What have been the first results and impressions of fellow Members of the Brussels Regional Parliament regarding this innovative approach?
I believe our current efforts are helping to demonstrate that deliberative democracy works. So do multiple examples of representative deliberative processes across the world.
Our presence in the parliament has also helped spark interest in deliberative democracy more broadly. We have been able to work with almost all parties on deliberative parliamentary commissions, which are composed of MPs and randomly selected citizens and offer a platform for discussions on various policy areas. These were proposed around five years ago but only became reality recently. The experience of the Brussels’ Citizens’ Assembly truly helped us to create a more inclusive framework for these deliberative commissions.
Agora is also campaigning for a permanent Citizens’ Assembly to be set up in Brussels, similar to the Citizens’ Council in Ostbelgien. Could you explain what it would look like and how it would function in relation to existing democratic institutions?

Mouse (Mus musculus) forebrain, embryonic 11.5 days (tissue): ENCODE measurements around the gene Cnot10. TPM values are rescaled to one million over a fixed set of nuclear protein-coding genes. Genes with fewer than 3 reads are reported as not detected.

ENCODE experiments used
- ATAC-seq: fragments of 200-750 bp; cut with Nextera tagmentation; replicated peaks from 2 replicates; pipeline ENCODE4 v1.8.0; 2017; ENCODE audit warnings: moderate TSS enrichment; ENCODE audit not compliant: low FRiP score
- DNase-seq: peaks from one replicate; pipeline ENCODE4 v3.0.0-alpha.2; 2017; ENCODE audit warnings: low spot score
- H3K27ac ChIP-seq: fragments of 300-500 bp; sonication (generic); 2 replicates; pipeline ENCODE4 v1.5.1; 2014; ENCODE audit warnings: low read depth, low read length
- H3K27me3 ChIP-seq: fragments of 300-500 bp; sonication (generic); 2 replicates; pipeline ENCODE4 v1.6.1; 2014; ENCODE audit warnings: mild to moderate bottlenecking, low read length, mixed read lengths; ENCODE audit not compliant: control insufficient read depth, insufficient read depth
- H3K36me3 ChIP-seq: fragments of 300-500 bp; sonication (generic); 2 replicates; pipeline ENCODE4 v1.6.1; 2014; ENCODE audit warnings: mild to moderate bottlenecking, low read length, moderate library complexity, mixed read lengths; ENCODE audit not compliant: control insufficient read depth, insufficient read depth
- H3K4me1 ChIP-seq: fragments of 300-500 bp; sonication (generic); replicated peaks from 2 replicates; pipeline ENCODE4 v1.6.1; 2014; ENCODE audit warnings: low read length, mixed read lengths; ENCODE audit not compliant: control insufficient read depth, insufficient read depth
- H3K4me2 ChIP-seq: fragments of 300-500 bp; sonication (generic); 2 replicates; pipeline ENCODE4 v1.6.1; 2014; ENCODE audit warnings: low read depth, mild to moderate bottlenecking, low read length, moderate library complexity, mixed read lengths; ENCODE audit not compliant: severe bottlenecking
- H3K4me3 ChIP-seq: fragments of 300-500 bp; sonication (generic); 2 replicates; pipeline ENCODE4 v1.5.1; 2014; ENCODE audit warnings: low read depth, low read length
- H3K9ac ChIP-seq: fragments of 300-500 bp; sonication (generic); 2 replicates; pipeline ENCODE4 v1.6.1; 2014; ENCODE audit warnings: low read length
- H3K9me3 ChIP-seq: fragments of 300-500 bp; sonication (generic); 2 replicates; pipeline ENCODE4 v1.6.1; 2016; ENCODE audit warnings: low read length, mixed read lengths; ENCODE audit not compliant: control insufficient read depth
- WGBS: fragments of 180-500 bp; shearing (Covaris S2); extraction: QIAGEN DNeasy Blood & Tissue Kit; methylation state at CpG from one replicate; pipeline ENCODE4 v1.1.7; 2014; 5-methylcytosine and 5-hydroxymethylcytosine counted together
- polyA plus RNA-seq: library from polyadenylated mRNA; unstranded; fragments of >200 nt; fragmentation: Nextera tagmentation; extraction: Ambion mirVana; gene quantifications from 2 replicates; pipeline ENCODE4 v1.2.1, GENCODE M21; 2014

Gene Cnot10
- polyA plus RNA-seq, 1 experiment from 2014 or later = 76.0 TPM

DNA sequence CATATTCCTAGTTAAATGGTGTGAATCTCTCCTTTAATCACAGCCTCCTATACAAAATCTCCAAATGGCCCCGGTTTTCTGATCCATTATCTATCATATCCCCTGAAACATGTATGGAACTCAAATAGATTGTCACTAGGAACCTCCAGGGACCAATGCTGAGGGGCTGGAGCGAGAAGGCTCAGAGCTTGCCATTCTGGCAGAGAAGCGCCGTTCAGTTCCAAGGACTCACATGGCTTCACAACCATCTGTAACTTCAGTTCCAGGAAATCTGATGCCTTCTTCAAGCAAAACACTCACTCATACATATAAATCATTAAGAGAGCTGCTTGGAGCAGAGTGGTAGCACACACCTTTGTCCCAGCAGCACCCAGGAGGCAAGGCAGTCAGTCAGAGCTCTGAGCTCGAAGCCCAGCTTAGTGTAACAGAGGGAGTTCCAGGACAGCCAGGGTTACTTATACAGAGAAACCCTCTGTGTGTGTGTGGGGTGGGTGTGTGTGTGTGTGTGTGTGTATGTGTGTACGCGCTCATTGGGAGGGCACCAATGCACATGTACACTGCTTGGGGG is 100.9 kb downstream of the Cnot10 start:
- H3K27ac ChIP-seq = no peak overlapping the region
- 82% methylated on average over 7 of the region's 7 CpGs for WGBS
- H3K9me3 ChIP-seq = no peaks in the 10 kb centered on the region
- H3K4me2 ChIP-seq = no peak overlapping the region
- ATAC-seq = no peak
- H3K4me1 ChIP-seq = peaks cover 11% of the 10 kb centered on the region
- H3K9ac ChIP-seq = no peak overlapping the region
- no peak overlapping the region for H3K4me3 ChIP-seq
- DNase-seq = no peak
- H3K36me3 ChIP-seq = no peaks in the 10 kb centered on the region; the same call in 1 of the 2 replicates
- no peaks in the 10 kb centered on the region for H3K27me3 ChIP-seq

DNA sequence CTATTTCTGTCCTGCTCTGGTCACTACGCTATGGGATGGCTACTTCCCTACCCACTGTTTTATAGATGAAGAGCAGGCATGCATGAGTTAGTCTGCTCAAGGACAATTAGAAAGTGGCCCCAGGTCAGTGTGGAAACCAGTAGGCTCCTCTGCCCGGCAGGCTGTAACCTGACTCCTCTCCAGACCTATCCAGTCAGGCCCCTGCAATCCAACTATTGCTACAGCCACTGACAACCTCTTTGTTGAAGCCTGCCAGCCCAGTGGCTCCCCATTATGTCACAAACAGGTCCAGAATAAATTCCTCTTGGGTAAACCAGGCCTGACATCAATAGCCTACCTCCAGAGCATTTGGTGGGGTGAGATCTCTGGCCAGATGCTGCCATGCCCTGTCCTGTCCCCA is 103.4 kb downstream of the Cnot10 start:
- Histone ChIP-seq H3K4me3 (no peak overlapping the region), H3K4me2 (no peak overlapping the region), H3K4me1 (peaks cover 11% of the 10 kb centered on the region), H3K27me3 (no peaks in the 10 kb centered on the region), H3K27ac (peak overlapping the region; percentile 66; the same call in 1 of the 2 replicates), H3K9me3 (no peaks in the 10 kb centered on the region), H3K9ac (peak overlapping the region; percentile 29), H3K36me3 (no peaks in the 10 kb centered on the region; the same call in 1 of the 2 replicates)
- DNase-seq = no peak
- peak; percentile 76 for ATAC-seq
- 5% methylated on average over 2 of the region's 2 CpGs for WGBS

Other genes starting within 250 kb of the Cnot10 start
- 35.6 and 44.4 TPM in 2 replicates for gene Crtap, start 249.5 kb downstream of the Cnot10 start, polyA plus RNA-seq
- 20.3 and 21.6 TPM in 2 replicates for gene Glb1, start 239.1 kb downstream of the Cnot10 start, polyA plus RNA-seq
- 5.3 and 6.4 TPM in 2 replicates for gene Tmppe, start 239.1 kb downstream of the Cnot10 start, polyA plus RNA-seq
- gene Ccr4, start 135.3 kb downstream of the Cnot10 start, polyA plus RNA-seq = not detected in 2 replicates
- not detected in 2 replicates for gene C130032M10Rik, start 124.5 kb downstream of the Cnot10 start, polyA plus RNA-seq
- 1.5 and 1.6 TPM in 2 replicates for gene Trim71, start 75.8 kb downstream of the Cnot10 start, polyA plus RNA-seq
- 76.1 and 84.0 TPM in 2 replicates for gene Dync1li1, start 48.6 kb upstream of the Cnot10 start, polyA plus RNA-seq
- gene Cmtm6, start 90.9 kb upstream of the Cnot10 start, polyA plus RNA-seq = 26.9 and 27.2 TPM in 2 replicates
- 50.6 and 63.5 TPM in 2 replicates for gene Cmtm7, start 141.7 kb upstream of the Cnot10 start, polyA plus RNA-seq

The permanent Citizens’ Assembly in Brussels is still in a conceptual stage and we are open to discussions about what it should look like. It could potentially be similar to the Ostbelgien model. However, we believe that the permanent Citizens’ Assembly should have legislative powers, we see it more like a Citizens’ Senate. The permanent Citizens’ Council in Ostbelgien decides which issues should be put to ad hoc Citizens’ Panels, which then can only make proposals that are discussed and accepted or rejected by the parliament. Though in order to give legislative powers to the assembly, we would need to make changes to both the constitution and the laws governing the regional institutions.